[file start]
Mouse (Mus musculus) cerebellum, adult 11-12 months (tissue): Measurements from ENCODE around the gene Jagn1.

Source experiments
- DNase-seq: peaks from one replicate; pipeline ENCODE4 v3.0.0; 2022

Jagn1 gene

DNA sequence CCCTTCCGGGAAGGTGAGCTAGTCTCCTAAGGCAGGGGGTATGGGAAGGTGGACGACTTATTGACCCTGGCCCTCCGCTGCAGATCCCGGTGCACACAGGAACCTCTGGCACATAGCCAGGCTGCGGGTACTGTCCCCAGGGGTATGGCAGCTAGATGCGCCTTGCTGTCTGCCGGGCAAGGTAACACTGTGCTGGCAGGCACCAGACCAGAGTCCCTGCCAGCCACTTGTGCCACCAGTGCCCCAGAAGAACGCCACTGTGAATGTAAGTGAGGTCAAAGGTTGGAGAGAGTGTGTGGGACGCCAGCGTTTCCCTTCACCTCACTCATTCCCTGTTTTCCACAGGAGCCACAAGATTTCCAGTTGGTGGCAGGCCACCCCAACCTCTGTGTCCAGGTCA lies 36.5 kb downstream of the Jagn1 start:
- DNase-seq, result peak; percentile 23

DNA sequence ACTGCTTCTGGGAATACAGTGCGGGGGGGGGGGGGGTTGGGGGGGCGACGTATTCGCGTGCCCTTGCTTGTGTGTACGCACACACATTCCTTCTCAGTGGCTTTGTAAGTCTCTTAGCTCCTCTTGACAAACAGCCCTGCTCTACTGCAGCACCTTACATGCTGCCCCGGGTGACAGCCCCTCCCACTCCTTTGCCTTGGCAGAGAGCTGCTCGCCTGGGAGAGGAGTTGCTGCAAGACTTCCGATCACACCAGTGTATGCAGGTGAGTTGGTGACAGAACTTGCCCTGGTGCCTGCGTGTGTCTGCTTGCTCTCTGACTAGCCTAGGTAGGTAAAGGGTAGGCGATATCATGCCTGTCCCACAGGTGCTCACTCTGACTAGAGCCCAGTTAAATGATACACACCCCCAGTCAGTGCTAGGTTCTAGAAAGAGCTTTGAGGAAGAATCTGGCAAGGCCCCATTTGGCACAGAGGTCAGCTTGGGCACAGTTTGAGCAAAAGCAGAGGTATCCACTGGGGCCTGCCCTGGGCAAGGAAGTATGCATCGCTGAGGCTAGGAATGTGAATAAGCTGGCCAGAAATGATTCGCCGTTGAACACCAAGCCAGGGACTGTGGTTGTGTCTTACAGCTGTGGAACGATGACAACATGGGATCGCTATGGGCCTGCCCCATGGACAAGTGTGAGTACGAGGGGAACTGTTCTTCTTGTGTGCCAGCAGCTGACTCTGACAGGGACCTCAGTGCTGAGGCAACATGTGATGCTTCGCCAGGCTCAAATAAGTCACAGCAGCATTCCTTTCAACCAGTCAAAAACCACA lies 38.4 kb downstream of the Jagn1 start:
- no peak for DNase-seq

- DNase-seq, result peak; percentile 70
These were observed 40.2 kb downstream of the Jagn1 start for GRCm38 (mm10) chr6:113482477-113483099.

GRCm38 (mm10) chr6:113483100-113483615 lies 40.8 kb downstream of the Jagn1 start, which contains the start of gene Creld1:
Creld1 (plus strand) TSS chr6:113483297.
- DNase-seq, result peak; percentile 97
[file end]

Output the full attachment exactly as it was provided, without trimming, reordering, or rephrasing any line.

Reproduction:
Mouse (Mus musculus) cerebellum, adult 11-12 months (tissue): Measurements from ENCODE around the gene Jagn1.

Source experiments
- DNase-seq: peaks from one replicate; pipeline ENCODE4 v3.0.0; 2022

Jagn1 gene

DNA sequence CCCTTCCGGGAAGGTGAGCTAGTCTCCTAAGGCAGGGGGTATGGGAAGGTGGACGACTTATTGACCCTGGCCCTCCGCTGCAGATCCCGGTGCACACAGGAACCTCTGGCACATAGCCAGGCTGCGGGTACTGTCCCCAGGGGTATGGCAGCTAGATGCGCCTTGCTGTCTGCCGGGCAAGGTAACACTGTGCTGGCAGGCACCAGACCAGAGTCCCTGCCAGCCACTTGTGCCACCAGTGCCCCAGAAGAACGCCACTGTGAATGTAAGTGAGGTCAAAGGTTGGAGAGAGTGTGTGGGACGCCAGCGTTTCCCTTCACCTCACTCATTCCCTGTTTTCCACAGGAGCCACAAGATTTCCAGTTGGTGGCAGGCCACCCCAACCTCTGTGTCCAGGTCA lies 36.5 kb downstream of the Jagn1 start:
- DNase-seq, result peak; percentile 23

DNA sequence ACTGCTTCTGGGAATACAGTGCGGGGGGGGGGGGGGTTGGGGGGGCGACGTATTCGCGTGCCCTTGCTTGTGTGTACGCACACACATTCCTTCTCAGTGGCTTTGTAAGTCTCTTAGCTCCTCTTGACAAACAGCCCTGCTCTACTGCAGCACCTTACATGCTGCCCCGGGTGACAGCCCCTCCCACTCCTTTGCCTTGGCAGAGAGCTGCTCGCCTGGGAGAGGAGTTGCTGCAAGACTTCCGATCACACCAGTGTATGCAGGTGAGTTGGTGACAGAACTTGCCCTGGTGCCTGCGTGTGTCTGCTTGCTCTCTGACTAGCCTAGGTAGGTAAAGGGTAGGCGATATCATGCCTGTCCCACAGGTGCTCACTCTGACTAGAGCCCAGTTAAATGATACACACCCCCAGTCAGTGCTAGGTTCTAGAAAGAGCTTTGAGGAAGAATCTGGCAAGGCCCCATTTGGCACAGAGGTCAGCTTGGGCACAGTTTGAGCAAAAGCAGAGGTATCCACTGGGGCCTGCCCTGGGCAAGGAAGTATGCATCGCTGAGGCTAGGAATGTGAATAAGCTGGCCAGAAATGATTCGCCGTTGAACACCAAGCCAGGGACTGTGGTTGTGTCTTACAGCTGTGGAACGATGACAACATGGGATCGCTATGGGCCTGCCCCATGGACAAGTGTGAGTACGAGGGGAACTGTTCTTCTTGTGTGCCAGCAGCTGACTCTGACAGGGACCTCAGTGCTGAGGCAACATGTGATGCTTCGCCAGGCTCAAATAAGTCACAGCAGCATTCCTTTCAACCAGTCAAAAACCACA lies 38.4 kb downstream of the Jagn1 start:
- no peak for DNase-seq

- DNase-seq, result peak; percentile 70
These were observed 40.2 kb downstream of the Jagn1 start for GRCm38 (mm10) chr6:113482477-113483099.

GRCm38 (mm10) chr6:113483100-113483615 lies 40.8 kb downstream of the Jagn1 start, which contains the start of gene Creld1:
Creld1 (plus strand) TSS chr6:113483297.
- DNase-seq, result peak; percentile 97